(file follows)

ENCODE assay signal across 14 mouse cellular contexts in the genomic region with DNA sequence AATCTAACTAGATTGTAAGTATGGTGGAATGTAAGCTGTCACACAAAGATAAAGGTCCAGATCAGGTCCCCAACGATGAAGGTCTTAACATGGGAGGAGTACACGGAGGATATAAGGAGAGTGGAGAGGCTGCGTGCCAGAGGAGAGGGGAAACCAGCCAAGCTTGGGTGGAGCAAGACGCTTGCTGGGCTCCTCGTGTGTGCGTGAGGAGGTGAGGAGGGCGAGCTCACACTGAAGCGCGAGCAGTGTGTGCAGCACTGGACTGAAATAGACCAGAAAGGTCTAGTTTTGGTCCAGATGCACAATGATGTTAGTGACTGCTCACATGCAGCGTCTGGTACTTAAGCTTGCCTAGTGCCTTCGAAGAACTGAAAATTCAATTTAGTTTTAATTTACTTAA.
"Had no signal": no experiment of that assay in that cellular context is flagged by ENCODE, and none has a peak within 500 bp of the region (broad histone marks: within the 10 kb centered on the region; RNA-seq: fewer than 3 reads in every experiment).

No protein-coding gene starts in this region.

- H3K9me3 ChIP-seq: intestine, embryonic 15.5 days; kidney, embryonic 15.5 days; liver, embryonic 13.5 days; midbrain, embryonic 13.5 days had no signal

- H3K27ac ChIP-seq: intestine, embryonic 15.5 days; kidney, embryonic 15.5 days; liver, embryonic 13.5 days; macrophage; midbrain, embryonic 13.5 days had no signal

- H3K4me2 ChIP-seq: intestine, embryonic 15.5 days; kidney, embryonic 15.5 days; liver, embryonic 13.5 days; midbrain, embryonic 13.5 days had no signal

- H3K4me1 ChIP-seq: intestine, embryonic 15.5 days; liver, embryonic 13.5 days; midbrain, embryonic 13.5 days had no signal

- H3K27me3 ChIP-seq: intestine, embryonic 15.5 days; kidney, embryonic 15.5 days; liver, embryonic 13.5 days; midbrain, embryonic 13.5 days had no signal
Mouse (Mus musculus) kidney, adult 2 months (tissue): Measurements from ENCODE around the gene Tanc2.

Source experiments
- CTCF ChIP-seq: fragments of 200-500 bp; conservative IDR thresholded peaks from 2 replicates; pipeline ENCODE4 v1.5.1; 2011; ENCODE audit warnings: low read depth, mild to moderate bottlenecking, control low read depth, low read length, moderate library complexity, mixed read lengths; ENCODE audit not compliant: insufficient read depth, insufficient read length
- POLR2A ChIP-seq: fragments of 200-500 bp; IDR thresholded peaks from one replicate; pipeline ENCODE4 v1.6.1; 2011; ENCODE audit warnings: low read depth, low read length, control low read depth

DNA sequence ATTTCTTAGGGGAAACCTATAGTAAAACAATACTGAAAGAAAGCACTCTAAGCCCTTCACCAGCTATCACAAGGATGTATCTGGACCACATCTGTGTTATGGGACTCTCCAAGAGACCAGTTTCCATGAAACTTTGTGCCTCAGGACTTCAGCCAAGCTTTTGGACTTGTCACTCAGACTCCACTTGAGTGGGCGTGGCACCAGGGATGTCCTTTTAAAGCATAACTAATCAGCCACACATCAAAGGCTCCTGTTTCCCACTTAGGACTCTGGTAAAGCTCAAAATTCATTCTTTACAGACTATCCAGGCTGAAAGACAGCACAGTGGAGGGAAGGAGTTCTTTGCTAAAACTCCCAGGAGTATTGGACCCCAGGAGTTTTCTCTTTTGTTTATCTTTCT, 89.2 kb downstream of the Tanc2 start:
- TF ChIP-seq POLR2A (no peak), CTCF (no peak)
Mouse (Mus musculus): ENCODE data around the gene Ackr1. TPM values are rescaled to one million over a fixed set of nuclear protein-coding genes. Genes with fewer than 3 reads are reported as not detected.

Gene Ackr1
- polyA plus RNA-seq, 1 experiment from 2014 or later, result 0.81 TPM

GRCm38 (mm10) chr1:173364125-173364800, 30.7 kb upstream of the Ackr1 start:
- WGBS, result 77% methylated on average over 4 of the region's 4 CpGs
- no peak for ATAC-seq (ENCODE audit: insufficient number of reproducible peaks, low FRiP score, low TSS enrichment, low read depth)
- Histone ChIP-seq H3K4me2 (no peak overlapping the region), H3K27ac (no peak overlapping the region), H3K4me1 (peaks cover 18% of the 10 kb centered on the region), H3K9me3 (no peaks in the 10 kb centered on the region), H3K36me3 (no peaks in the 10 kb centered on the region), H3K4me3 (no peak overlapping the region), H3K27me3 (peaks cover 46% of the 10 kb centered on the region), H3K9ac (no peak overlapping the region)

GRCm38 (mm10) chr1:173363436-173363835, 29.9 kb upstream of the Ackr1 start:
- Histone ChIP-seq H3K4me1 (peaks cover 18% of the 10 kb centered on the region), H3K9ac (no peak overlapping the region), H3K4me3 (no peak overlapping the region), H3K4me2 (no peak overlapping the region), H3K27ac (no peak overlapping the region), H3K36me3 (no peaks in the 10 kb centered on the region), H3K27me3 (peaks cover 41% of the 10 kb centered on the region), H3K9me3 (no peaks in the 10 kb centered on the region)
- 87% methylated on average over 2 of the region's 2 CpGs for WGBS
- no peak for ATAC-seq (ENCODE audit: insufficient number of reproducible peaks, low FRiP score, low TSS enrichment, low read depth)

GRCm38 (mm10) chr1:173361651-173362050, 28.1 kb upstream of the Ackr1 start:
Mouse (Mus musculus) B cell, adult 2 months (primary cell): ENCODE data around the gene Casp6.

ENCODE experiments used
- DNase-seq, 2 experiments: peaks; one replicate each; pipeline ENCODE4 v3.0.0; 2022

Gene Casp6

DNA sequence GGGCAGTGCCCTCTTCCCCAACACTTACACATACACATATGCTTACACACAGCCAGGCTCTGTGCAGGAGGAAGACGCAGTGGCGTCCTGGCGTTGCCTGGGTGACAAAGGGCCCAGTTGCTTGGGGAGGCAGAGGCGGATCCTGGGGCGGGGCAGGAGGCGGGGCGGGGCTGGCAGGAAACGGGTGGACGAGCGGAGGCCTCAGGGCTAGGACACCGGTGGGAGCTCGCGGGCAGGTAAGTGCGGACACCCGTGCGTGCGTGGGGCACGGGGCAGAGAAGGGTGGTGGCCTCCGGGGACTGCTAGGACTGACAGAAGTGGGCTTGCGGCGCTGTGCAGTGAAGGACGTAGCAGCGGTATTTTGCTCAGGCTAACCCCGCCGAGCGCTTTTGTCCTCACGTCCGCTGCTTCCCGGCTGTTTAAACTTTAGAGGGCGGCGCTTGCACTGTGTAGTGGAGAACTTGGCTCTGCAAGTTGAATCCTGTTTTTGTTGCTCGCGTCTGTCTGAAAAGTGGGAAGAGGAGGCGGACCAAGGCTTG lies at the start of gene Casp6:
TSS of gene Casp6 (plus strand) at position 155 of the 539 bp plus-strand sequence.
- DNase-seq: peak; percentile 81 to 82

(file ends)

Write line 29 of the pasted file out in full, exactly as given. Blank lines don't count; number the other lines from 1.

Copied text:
- DNase-seq, 2 experiments: peaks; one replicate each; pipeline ENCODE4 v3.0.0; 2022